He was now back on the east side of the Mississippi but still had to face Pemberton’s army out of Vicksburg. Another army under Joe Johnston out of the east was tasked with keeping Grant from reaching the city at all. Grant’s supply lines were now limited and he cut himself off as much as possible, choosing to live off the land. Sherman would later borrow this strategy in his famed March to the Sea from Atlanta to Savannah.
In order to keep Joe Johnston and Pemberton from linking up Grant first marched on Jackson, the capitol of Mississippi. On May 12 the lead elements of Grant’s forces under James McPherson engaged Johnston’s forces outside Jackson. Sherman was close behind and the two were able to push through the outnumbered Confederate position.
McClernand was nowhere close to the battle. He had as much chance of standing up to Joe Johnston as John Pope did to Robert E. Lee and Grant knew it. Sherman and McPherson, however, were fine commanders and they demonstrated it at Jackson.
Grant occupied Johnston’s old headquarters on May 14th and one of McPherson’s subordinates discovered an order Johnston wrote but never delivered to Pemberton. It called for Pemberton to assault Grant near Clinton, Mississippi, an attack that would have pitted the capable Confederate commander against the worthless McClernand and possibly destroyed Grant’s assault on Vicksburg.
Fortunately for Grant, Johnston had entrusted his order to a Union spy. Sometimes war turns on events like that.
Grant now turned from Jackson and moved on Vicksburg. On May 16 Grant contacted Pemberton at Champion Hill but lost the chance to annihilate the defenders of Vicksburg in the open field when McClernand misinterpreted an order. Pemberton pulled back to the city over Johnston’s request to abandon Vicksburg, move north, and live to fight another day.
On May 18 Grant reached the outskirts of Vicksburg. The next day he tried a direct assault on the city and was repulsed. On May 22 he tried again. In the midst of the battle McClernand reported that he’d gained ground and captured two forts. Grant sent reinforcements and ordered Sherman and McPherson to renew their own attacks and keep pressure on Pemberton so McClernand wouldn’t be thrown back.
He then discovered that McClernand had made no gains at all and was lying. McClernand’s lies had a real cost in lives and supplies. Grant was livid. McClernand had moved from being a nuisance to a clear danger to his own army.
Fortunately McClernand’s relentless self-promotion allowed him to sow the seeds of his own destruction. He drafted an order of congratulations for his troops that was really a bit of self-promotion that included reference to himself as a “born warrior.” He then had it published in a Memphis newspaper. Publishing official military documents for public consumption was against regulations and McClernand’s missive was ostensibly an official order. When Sherman discovered what had happened he immediately took the paper to Grant. Grant now had enough ammunition to get rid of his troublesome subordinate. McClernand wasn’t gone forever, but he didn’t return to the field until 1864. By then the direction of the war meant he was little danger to anyone, Union or Confederate.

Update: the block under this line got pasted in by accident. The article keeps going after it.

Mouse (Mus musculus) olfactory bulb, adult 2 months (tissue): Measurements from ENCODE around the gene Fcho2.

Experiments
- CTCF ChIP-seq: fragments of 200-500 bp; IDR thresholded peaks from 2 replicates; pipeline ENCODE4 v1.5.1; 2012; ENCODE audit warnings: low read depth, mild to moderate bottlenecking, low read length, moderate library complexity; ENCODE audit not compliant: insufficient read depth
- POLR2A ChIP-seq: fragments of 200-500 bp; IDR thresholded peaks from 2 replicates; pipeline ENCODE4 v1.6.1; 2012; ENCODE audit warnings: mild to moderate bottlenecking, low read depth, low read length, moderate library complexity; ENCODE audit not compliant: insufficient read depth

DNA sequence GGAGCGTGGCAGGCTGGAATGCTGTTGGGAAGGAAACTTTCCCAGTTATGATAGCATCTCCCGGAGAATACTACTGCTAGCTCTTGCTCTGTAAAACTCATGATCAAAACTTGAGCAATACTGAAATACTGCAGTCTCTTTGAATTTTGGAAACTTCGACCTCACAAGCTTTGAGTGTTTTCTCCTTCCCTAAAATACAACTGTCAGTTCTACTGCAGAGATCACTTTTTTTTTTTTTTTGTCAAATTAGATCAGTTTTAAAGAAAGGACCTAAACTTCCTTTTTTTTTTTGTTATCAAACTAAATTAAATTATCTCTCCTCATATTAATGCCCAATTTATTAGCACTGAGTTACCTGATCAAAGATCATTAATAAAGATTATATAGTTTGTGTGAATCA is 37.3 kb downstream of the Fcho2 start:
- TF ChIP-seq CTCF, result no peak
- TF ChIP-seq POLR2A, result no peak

Still, the actions of May 19 and 22 proved that Vicksburg could not be taken by force so Grant settled in for a siege. Sherman had dislodged the Confederate defenders from Hayne’s Bluff. Grant now had a secure dock on the Yazoo River north of Vicksburg. He could once again get all the supplies he needed without risking the guns of Vicksburg or Confederate raids on vulnerable railroads. This would prove invaluable, as the siege lasted for 40 days.
In early July Pemberton finally decided he could hold out no longer. Grant had accumulated reinforcements and supplies all through June and had more than 75,000 men manning the trenches backed up by 220 artillery pieces compared to 35,000 men at that first, ill-fated assault on May 19. On June 28 Grant learned that Pemberton only had six days worth of food, so Grant planned an assault for July 6.
On July 3rd a messenger from Pemberton arrived in the Union camp and asked for a commission to negotiate surrender. Pemberton informed Grant, “I make this proposition to save the further effusion of blood.”
Unconditional Surrender Grant replied, “The useless effusion of blood you propose stopping can be ended at any time you choose, by an unconditional surrender of the city.” Grant wasn’t much for negotiation. He also knew that he had Pemberton by the short hairs.
Pemberton came out to personally negotiate with Grant. The two had a history together going back to the war with Mexico, so things began pleasantly enough. The Confederate commander eventually realized that Grant’s terms would not change and threatened further hostilities.
Both men knew that all Pemberton could offer was that pointless effusion of blood. He still tried to negotiate but all that got was an ultimatum for an assault at nine AM on Independence Day. The Union army was at breakfast when Pemberton’s messenger arrived. Vicksburg had surrendered. Independence Day wouldn’t be celebrated in the city for another eighty years.
It was July 4th, 1863, four score and seven years after a new nation, conceived in liberty and dedicated to the proposition that all men are created equal was brought forth on the American continent.
For three days in Pennsylvania the men of the Army of the Potomac had consecrated one of the most hallowed grounds in America. On a fourth day in Mississippi the gains at Gettysburg were solidified without having to fire a shot. When Lee withdrew and Pemberton surrendered the Civil War was over. Two more years would pass and thousands more would die before it actually ended, but after July 4th, 1863 the Confederacy had no chance to win the war on the field of battle. All they could hope to do was drag the war on long enough that the North would give up.